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GINI DP 26: Endogenous Skill Biased Technical Change: Testing for Demand Pull Effect

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  • Francesco Bogliacino

    ()
    (Escuela de Administración, Universidad Konrad Lorenz)

  • Lucchese, M.

Abstract

In this article we use the unification of Germany in 1990 to test the hypothesis that an increase in the supply of a production factor generates skill biased technical change. We test for this mechanism in the context of the model presented by Acemoglu and Autor (2011) that allows endogenous assignment of skills to tasks in the economy. We use cohorts of workers from comparable countries as a control group. After discussing the possible confounding factors, we conclude that this effect is absent. The differential pattern among the countries seems to be determined by labor market flexibilization and tax reform.

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Bibliographic Info

Paper provided by AIAS, Amsterdam Institute for Advanced Labour Studies in its series GINI Discussion Papers with number 26.

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Date of creation: Dec 2011
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Handle: RePEc:aia:ginidp:26

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Keywords: Skill Biased Technological Change; Polarization; Natural Experiment JEL codes: J31; O33; O52;

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  1. William R. Kerr & William F. Lincoln, 2008. "The Supply Side of Innovation: H-1B Visa Reforms and US Ethnic Invention," Harvard Business School Working Papers 09-005, Harvard Business School.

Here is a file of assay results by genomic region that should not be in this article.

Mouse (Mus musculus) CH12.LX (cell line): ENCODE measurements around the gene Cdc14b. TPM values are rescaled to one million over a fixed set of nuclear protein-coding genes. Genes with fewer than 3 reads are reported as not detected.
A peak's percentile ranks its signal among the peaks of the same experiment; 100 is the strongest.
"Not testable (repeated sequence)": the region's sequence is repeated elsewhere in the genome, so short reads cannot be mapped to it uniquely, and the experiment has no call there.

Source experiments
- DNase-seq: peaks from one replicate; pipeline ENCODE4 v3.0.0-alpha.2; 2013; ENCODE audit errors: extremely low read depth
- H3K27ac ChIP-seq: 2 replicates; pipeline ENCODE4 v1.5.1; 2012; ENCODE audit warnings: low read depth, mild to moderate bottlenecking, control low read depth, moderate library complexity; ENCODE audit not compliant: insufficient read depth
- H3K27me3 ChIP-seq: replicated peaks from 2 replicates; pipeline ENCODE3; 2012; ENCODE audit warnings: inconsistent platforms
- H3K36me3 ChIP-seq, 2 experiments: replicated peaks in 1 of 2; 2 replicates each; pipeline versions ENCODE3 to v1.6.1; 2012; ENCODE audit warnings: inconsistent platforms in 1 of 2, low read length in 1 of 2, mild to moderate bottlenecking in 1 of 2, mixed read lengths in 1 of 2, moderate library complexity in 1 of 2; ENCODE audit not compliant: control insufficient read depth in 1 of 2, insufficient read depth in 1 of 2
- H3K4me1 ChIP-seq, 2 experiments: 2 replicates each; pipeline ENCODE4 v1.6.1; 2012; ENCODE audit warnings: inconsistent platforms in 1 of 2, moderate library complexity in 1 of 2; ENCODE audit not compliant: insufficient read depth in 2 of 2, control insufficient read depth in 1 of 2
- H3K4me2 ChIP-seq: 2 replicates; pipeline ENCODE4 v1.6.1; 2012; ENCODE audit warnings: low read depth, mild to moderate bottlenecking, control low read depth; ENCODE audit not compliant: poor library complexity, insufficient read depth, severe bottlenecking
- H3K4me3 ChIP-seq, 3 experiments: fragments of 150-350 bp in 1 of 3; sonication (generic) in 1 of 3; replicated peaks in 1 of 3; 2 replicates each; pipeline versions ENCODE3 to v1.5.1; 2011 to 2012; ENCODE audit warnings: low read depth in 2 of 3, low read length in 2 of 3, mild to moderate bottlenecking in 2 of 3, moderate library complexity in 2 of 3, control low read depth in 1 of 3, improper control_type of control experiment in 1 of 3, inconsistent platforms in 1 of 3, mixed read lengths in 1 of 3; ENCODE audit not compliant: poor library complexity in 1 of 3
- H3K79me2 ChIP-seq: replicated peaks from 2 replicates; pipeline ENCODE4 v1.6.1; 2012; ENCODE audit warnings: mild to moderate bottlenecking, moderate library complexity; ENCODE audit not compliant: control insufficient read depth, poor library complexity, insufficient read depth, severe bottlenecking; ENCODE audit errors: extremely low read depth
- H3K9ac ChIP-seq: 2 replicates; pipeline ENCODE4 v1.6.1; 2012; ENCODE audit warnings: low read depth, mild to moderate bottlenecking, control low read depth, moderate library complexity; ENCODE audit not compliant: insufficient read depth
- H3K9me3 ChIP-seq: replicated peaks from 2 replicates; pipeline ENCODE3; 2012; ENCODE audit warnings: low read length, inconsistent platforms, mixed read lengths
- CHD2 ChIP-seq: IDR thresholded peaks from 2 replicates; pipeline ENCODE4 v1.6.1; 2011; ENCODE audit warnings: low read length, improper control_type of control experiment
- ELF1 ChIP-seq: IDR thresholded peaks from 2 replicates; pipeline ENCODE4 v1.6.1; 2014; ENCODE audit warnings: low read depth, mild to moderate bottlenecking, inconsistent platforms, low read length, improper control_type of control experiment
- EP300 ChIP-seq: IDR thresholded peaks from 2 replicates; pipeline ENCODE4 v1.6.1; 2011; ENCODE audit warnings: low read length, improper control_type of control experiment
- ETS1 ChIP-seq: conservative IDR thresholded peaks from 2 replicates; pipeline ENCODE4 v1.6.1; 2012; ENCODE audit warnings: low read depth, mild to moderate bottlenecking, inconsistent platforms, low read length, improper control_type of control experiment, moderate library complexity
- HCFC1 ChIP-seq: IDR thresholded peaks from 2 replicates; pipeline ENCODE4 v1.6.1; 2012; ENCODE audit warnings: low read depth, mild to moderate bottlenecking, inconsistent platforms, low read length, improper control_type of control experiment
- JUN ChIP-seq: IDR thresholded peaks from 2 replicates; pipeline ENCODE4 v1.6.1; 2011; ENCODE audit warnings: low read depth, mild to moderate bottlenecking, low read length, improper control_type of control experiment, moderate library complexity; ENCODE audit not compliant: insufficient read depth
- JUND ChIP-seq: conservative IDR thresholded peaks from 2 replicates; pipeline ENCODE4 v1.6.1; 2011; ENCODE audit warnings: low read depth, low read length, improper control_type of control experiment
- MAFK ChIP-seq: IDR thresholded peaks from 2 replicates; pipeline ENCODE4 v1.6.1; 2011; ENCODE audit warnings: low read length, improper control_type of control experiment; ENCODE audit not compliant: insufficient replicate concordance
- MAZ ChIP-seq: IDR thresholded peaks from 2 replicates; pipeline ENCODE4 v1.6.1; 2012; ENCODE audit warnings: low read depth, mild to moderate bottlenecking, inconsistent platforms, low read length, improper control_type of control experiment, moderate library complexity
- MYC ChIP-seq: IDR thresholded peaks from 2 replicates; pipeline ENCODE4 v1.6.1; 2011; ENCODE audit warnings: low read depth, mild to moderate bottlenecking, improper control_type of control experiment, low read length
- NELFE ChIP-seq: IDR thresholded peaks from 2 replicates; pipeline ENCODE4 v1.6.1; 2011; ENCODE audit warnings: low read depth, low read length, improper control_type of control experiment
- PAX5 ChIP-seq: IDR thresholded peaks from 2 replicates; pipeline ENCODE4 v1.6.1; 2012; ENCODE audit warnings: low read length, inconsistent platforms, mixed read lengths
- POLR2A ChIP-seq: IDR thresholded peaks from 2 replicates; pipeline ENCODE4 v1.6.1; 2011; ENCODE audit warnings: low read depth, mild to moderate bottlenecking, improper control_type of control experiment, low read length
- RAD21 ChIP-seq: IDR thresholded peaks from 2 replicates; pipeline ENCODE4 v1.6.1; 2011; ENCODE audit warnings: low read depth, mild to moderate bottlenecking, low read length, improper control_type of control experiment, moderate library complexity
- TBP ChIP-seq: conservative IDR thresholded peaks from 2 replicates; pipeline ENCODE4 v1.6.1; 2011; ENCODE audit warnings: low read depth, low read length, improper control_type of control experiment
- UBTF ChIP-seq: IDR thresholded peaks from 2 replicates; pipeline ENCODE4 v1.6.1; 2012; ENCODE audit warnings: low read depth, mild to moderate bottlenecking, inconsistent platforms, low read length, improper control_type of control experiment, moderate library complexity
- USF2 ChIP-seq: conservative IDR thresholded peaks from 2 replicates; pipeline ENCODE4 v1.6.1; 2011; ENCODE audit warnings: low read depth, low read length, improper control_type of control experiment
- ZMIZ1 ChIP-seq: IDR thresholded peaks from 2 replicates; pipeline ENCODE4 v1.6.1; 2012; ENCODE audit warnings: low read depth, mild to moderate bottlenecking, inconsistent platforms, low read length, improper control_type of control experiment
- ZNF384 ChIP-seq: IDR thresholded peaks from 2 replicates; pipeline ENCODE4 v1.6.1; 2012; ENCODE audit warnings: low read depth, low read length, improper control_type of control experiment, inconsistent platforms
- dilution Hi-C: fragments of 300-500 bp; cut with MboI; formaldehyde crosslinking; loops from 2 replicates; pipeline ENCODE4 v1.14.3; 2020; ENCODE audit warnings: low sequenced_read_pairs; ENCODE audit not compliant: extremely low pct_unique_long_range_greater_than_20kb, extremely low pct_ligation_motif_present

2. Daron Acemoglu & Fabrizio Zilbotti, 1999. "Productivity Differences," NBER Working Papers 6879, National Bureau of Economic Research, Inc.
  3. Dosi, Giovanni, 1988. "Sources, Procedures, and Microeconomic Effects of Innovation," Journal of Economic Literature, American Economic Association, vol. 26(3), pages 1120-71, September.
  4. Mary O'Mahony & Marcel P. Timmer, 2009. "Output, Input and Productivity Measures at the Industry Level: The EU KLEMS Database," Economic Journal, Royal Economic Society, vol. 119(538), pages F374-F403, 06.
  5. David Autor & David Dorn, 2009. "This Job is 'Getting Old:' Measuring Changes in Job Opportunities Using Occupational Age Structure," NBER Working Papers 14652, National Bureau of Economic Research, Inc.
  6. Danielle Venn, 2009. "Legislation, Collective Bargaining and Enforcement: Updating the OECD Employment Protection Indicators," OECD Social, Employment and Migration Working Papers 89, OECD Publishing.
  7. David Autor & Frank Levy & Richard Murnane, 2003. "The skill content of recent technological change: an empirical exploration," Proceedings, Federal Reserve Bank of San Francisco, issue Nov.
  8. Daron Acemoglu, 1998. "Why Do New Technologies Complement Skills? Directed Technical Change And Wage Inequality," The Quarterly Journal of Economics, MIT Press, vol. 113(4), pages 1055-1089, November.
  9. Neil Gandal & Gordon H. Hanson & Matthew J. Slaughter, 2000. "Technology, Trade, and Adjustment to Immigration in Israel," NBER Working Papers 7962, National Bureau of Economic Research, Inc.
  10. Leah Platt Boustan & Price V. Fishback & Shawn Kantor, 2010. "The Effect of Internal Migration on Local Labor Markets:American Cities during the Great Depression," Journal of Labor Economics, University of Chicago Press, vol. 28(4), pages 719-746, October.
  11. Abdurrahman Aydemir & George J. Borjas, 2011. "Attenuation Bias in Measuring the Wage Impact of Immigration," Journal of Labor Economics, University of Chicago Press, vol. 29(1), pages 69-113, 01.
  12. Rachel M. Friedberg, 2001. "The Impact Of Mass Migration On The Israeli Labor Market," The Quarterly Journal of Economics, MIT Press, vol. 116(4), pages 1373-1408, November.
  13. David, Paul A, 1990. "The Dynamo and the Computer: An Historical Perspective on the Modern Productivity Paradox," American Economic Review, American Economic Association, vol. 80(2), pages 355-61, May.
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